Discussion in 'Panasonic Cameras' started by thebigham, Nov 30, 2012.
I'm just curious why they have gone in price very quickly compared to the Olympus camera.
The G3 I'd imagine is because of the G5, GX1 does seem to have dropped, I'm looking to pickup another compact system after getting rid of all my camera gear but as much as I'd like another EM5 I'm too skint right now so I've been looking at the EP3 or GX1 but the G3 could be a contender too.
Mass market electronics, big markup at launch, latest and greatest just round the corner ... price drops. In some ways I prefer this to the Oly strategy which seems to be artificially keeping things inflated and hard to get hold of.
With Panasonic I can pay my £££ to be an early adopter or wait a bit and get a "bargain".
1. A G5 has already been out on the market for a while, so it is natural that the G3 price has dropped substantially. As for the GX1, a GX2 will be coming out soon;
2. Panasonic has been loosing market share in the mirrorless camera segment, so they need to boost sales volume with reduced price;
3. Panasonic seems to be caught in a viscous cycle in which their products are not selling as well as they expected, so they reverted to discount strategies. Now people expect Panasonic product price to drop quickly soon after its launch, and choose to wait for the price drop to pick one up, so new product sales decline further...
I think this point of view may only taken by those who exclusively wait/buy at the price drop.
Olympus have been doing their own discounting though, plenty of bundles and offers seemingly every (at least) 2 months. There are also refurbs through official distributors.
This issue has actually been discussed extensively at another thread, and here's an article about the whole discount pricing strategy:
The JC Penney Problem, Only Worse | Sans Mirror â€” mirrorless, interchangeable lens cameras | Thom Hogan
From my point of view the GX1 was a missed opportunity by Panasonic to use the GH2 sensor in a smaller body. It also would have helped to justify the relatively high launch price.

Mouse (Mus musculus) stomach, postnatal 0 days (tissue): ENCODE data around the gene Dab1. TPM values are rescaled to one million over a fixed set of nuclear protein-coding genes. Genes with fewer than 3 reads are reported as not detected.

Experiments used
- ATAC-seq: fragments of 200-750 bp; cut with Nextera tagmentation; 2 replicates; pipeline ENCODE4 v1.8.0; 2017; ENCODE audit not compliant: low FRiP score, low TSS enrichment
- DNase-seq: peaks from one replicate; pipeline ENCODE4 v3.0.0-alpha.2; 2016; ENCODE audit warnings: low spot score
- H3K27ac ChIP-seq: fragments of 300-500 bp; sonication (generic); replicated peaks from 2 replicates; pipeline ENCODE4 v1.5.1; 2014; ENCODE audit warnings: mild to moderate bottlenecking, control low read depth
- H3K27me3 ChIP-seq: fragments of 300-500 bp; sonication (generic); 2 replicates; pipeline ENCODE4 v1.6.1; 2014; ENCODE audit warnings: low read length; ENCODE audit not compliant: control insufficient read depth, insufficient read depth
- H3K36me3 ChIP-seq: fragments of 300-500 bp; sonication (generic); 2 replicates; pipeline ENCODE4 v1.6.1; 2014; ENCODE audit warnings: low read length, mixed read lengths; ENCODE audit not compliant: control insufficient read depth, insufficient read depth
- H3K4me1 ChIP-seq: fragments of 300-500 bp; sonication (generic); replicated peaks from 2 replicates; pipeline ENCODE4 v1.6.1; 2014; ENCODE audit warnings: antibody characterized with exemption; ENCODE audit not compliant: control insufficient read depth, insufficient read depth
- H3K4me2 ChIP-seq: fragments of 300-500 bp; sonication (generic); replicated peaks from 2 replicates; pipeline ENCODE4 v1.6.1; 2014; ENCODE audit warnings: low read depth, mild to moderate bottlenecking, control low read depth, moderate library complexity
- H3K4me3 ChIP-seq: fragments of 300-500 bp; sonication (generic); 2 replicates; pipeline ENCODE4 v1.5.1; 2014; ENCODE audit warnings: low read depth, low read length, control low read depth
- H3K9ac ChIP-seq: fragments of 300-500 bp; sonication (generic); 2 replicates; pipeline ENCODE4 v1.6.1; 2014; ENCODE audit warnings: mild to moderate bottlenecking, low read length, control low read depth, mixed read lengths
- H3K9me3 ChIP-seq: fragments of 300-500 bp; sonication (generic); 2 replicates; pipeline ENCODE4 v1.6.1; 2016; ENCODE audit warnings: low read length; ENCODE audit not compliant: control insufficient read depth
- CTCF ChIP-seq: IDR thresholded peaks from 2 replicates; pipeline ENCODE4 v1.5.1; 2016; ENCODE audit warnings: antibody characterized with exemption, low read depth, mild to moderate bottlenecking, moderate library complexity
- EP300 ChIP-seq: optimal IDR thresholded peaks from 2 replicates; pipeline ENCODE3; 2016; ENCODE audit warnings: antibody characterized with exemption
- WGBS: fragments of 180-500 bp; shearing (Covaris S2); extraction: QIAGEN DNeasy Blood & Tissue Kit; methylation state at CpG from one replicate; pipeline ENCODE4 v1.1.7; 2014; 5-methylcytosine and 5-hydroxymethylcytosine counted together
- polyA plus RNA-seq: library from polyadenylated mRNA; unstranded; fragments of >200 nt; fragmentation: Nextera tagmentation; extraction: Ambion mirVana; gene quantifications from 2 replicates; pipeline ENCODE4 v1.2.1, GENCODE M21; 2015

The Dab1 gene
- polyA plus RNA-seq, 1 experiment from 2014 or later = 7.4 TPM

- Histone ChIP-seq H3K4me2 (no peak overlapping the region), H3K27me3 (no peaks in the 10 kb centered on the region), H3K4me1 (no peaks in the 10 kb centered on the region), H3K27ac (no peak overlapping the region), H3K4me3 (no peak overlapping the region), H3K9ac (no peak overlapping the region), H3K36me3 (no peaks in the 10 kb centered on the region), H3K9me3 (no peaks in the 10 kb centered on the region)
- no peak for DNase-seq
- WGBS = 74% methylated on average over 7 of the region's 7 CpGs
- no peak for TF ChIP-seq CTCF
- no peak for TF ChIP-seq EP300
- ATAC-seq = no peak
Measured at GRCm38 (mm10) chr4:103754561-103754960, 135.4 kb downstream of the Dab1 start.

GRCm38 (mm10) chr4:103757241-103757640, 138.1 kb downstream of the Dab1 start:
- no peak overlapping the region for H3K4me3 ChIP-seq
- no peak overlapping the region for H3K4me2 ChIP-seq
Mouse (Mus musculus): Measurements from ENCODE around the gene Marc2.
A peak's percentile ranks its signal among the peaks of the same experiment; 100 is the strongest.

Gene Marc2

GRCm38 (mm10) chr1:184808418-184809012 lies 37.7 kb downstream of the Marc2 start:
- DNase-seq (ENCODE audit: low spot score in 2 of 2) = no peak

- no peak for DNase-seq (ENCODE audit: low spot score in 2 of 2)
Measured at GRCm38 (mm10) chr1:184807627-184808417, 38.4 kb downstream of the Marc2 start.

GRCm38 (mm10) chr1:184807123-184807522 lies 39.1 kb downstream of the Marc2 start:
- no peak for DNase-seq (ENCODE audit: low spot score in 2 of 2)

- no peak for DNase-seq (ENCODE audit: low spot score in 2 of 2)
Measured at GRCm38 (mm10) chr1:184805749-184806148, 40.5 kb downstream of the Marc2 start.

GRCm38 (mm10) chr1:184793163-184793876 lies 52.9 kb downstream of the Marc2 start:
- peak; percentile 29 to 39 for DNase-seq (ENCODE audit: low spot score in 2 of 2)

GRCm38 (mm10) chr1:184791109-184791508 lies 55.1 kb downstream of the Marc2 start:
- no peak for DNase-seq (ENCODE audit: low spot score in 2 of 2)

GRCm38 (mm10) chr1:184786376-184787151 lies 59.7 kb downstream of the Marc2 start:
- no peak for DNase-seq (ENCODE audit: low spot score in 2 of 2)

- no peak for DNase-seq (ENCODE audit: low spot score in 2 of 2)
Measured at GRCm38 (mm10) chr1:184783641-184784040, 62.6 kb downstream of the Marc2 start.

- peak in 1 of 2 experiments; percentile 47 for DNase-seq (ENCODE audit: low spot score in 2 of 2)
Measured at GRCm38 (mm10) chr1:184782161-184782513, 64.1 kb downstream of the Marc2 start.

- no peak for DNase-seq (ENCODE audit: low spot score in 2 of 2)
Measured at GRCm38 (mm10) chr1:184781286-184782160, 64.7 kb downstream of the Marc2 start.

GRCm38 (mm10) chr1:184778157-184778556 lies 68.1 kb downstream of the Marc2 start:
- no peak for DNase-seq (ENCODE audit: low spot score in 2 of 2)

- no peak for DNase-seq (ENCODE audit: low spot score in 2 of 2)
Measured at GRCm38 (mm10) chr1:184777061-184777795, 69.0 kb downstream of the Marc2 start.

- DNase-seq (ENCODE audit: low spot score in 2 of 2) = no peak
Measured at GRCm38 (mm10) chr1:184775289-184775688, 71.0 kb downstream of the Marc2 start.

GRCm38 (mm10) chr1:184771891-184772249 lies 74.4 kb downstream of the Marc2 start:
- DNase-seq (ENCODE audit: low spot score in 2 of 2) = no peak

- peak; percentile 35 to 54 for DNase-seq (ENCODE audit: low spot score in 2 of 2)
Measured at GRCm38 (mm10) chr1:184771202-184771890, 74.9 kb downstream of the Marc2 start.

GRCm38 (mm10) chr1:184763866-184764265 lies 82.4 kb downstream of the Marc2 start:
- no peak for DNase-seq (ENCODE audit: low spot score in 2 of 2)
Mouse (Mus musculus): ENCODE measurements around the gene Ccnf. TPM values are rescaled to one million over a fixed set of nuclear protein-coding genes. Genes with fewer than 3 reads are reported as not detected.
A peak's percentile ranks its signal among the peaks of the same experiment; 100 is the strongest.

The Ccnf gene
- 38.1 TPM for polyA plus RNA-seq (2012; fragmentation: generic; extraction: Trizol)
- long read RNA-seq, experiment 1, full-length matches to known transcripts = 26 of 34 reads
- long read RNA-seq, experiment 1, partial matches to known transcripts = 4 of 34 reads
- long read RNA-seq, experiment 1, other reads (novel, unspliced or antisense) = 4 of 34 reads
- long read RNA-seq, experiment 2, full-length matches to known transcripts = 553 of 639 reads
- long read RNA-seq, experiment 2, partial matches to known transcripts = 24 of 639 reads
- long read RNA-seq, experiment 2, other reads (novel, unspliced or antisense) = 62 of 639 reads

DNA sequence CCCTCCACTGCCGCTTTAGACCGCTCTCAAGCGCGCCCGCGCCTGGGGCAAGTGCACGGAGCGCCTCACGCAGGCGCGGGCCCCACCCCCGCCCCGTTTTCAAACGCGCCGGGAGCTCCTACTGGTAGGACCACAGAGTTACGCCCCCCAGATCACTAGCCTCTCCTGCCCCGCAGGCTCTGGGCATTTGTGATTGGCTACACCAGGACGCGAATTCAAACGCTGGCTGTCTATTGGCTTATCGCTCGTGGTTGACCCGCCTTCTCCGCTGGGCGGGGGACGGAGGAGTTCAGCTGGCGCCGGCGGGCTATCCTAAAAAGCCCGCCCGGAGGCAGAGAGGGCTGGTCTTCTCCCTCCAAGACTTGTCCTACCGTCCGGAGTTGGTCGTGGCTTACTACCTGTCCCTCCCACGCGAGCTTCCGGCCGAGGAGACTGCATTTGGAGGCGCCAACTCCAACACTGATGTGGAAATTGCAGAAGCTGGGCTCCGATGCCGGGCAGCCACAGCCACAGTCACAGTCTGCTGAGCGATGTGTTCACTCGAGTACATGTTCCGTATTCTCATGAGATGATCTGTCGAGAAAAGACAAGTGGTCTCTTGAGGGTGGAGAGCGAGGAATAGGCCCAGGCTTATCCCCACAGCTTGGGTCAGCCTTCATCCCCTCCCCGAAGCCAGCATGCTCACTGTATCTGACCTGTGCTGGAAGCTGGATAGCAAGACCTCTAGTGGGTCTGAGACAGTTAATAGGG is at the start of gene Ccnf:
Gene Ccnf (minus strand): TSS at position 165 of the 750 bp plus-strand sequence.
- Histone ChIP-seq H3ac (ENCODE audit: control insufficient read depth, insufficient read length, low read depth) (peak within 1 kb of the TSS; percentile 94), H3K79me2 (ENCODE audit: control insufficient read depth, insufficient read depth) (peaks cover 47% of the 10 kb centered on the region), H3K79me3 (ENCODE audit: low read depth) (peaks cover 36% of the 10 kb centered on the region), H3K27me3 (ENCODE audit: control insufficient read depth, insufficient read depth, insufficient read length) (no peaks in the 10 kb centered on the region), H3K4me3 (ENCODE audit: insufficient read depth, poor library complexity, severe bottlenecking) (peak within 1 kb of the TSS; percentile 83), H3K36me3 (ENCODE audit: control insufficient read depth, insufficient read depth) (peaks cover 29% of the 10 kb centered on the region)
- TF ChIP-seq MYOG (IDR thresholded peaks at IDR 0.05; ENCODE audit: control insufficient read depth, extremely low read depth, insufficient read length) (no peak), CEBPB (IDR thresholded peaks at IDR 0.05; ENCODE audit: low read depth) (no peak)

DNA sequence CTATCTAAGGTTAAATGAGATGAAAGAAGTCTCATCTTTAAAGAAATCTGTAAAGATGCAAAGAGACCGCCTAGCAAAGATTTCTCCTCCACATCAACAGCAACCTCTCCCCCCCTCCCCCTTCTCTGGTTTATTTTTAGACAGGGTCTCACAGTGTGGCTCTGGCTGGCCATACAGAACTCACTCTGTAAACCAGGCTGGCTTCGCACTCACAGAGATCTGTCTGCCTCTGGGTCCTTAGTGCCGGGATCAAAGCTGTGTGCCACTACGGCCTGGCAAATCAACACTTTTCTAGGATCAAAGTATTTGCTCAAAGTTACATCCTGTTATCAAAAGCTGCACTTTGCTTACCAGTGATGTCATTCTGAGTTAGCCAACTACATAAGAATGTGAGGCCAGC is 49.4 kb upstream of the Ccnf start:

Capital is finite resource and Panasonic needs to squeeze out all sales right now to develop other more capital intensive-uber TECH. It's extremely difficult to build a truly robust heated eyelash curler.
Panasonic Beauty at Panasonic
It's simple. Because they aren't selling. If they were, the price wouldn't go down. Just because a new model comes out, doesn't mean the old model has to plummet in price. If it's in demand, the price will stay up. For example, the iPad 2 is now 2 generations old. Yet it still sells at a lofty price. Not as high as when it was introduced, but still higher than a 2 generation old product should sell for. The GX1 doesn't even have that excuse. It is the current model. It's simple supply and demand. There's supply but no demand.
Imagine if your factory is churning out 1000 GX-1 per day.. and they only sell 100 a day (being converted to cash and profit), while the 900 piles up in your inventory... and you know their value goes down by the day... you will be having cashflow issues soon if you don't do something with the inventory...
It's sad that they can't scale it down because "this year's have to be better than last year" isn't it
I do wonder at the overproduction. Olympus is still selling the E-PL1, now for $140. How many did they make? The price has put it near the top of the Amazon Bestsellers for a while now.
I think the GX1 is an example of price being ridiculous at launch, and quickly falling closer to where it belonged in the first place.
The GX1, from my point of view, was a huge disappointment. Nice camera, but after reading many people say that we finally had a successor to the GF1, and considering the price, I was really expecting something special.
I would agree with this. The price was quite stratospheric , especially if you wanted to get it with the viewfinder and the nifty new zoom.
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